Lebanon + 10 more

Bishops called to respond to humanitarian crisis in Africa

January 13, 2003, Baltimore, MD - In a letter to U.S. Bishops, the President of the U.S. Conference of Catholic Bishops (USCCB), Bishop Wilton Gregory, joined Catholic Relief Services (CRS) Chairman and President Bishop Robert Lynch today in calling for prayers and support for the 34 million people throughout Africa affected by a severe food shortage. Absent a massive and immediate response, the crisis could be the worst in Africa since the famine in the mid-1980s.
"Because of our national pre-occupations, we have been made less than fully aware of the imminent suffering and death that is facing tens of millions of our brothers and sisters on the Africa continent," the letter states.

Countries throughout Africa are facing food shortages as a result of a convergence of multiple factors -- some natural, like drought and floods, and some man-made, like government policy. Throughout southern Africa, the Horn of Africa and parts of the Sahel in western Africa, more than 34 million people are in need of immediate food aid for survival. Due to a lack of international response, however, it is estimated that there will be a 1.7 million ton food gap between now and March, leaving untold millions without necessary food aid. U.S. government resources are unusually limited this year due to the lack of movement on the budget as well as sharp increases in commodity prices, the letter states, leaving several CRS proposals un-funded or under-funded due to financial constraints.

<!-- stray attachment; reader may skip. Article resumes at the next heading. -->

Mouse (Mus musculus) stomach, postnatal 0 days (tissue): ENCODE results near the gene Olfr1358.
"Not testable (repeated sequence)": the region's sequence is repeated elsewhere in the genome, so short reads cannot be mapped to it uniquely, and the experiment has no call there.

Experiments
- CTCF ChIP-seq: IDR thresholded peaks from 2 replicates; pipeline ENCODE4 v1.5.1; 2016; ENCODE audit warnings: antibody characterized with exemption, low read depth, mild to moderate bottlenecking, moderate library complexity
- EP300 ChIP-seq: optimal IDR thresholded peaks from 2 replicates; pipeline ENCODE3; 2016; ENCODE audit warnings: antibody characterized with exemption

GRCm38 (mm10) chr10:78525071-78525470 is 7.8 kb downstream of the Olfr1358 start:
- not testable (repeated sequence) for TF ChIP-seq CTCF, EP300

The crisis is exacerbated by an HIV/AIDS rate averaging more than 20 percent in some of the affected countries. The acute lack of resources causes a particular burden on households affected by HIV/AIDS as they struggle to care for those that are ill or orphaned from the disease. Without access to basic resources to meet their essential nutritional demands, the condition of those living with HIV/AIDS, as well as other diseases such as malaria and tuberculosis, will worsen dramatically

"We call on you to respond to this impending humanitarian crisis and to support the efforts of Catholic Relief Services as it reaches out, on our behalf, to those suffering from famine and AIDS in Africa," the letter states. "We urge you to recommend to all parishes and institutions under your jurisdiction prayer and voluntary collections during the months of January and February."

CRS is working throughout the countries affected to address the crisis. In addition to immediate food distributions and supplementary feeding, the agency is operating agricultural recovery activities, including the distribution of seeds and tools for the next planting season, the organization of seed fairs and providing training and support in farming practices that will help avert such crises in the future. Agency programs in the region also emphasize helping communities mitigate the impact of HIV/AIDS.

Bishop Lynch was part of a delegation of Church representatives who traveled to southern Africa in November for a weeklong journey aiming to increase solidarity and promote awareness of the challenges and opportunities southern Africans face daily. The delegation, which included representatives of USCCB and CRS, visited South Africa, Zambia, Malawi and Zimbabwe.

To contribute to Catholic Relief Services' efforts, send donations to:
Catholic Relief Services
"Africa in Crisis"
P.O. Box 17090
Baltimore, MD 21203-7090